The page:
How Electronic Communication Can Lead to Unexpected Contracts
In a recent Maine case, McClare v. Rocha, 2014 ME 4, the state’s highest court taught us how dangerous email exchanges can be. The issue is whether an exchange of emails between lawyers can create a contract for the sale of real estate that binds the buyer and the seller without either the buyer’s or seller’s signature. The short answer is: yes, that can happen. The result might be the same if the correct email exchange took place between brokers or bankers.
For more than 10 years, the real estate and business communities have worked with the Uniform Electronic Transactions Act (10 MRSA 9401-9420). This law allows anyone to create a binding obligation by email, voice mail, fax or other electronic methods of communication that do not involve original signatures on paper. For the real estate world, this has been a very handy tool, requiring only that each side agree (either explicitly or by implication from their actions) that they intend to be bound by electronic communications.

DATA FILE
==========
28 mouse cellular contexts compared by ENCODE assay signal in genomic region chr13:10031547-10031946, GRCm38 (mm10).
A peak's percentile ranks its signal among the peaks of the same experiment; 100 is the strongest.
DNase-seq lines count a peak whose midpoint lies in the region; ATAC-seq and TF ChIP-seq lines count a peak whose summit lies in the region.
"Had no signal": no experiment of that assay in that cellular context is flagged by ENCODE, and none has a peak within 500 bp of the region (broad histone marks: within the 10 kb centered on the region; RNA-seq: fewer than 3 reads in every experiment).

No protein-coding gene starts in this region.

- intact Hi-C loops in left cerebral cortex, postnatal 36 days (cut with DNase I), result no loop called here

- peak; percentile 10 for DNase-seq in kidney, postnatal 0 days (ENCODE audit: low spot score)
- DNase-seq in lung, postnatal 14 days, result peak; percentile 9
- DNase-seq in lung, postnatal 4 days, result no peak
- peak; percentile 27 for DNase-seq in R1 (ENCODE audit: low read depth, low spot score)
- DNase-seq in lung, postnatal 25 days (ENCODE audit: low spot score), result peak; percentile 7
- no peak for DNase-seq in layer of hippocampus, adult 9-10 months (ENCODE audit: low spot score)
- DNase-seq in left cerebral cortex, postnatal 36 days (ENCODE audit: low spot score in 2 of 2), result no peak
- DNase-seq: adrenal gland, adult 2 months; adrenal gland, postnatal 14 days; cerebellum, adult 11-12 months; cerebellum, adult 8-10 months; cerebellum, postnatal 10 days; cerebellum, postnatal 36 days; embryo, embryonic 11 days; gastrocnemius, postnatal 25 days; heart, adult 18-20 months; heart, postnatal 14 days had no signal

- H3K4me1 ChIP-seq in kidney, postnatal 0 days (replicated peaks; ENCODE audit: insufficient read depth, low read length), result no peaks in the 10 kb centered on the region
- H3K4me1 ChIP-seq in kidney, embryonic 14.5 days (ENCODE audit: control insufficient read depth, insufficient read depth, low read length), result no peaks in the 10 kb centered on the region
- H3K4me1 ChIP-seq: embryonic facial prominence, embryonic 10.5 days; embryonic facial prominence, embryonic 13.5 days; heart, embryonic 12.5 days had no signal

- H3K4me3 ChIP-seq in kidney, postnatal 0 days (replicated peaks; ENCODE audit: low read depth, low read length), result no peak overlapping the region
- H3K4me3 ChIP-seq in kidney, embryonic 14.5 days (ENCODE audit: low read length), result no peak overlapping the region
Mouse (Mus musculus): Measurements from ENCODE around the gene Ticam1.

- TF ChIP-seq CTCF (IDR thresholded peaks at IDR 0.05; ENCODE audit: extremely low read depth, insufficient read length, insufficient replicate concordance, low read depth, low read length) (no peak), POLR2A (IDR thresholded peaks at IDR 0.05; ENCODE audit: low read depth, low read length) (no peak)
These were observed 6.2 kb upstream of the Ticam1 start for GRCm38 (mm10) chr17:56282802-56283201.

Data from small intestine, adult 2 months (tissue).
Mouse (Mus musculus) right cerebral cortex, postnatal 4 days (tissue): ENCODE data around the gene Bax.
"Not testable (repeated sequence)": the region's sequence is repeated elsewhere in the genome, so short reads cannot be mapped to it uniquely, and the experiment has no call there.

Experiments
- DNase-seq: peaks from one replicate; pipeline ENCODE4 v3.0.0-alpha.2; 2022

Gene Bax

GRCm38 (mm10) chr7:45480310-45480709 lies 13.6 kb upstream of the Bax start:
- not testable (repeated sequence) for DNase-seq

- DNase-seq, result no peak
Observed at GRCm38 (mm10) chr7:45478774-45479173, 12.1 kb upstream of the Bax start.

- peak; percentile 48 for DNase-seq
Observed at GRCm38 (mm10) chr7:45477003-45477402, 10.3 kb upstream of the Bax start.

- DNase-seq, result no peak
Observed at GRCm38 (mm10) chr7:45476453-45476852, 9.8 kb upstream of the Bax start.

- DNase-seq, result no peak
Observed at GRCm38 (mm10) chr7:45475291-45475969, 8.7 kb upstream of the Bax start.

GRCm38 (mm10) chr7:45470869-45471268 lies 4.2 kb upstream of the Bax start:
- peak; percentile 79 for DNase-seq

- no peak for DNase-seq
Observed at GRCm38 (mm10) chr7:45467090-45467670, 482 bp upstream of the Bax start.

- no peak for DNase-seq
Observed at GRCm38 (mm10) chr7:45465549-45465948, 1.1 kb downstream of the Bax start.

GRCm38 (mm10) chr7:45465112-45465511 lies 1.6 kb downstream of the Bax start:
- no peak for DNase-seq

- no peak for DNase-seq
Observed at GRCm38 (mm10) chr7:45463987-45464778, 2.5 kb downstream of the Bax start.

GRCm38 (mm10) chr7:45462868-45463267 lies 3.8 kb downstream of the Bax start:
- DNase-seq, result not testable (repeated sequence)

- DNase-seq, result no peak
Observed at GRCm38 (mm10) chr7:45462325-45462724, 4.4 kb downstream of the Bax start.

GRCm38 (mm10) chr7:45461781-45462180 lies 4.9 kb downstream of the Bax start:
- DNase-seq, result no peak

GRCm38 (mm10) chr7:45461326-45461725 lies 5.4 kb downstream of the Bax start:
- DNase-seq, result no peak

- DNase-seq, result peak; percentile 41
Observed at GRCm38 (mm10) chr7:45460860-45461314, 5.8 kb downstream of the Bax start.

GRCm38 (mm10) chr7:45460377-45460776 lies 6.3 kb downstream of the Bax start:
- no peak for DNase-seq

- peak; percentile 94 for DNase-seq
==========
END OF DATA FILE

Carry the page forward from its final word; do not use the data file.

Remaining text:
In the McClare case, more facts will need to be proved in a trial before the buyer knows if he will be required to buy the seller’s property. For the general public, though, that final result may not matter.
Everyone in real estate must now be much more circumspect when choosing their email language. In particular, the words “offer” and “acceptance” appearing in an email exchange that includes a price and an identifiable property might create a binding contract, despite the absence of other details and the absence of a signature. Owners and prospective buyers of property must now be alert to the possibility that their broker, lawyer or banker might inadvertently bind them to a contract.
To avoid unexpected contractual obligations, seek experienced legal counsel to clarify electronic communications or provide instructions to the real estate industry professionals representing you in a listing, loan or negotiation.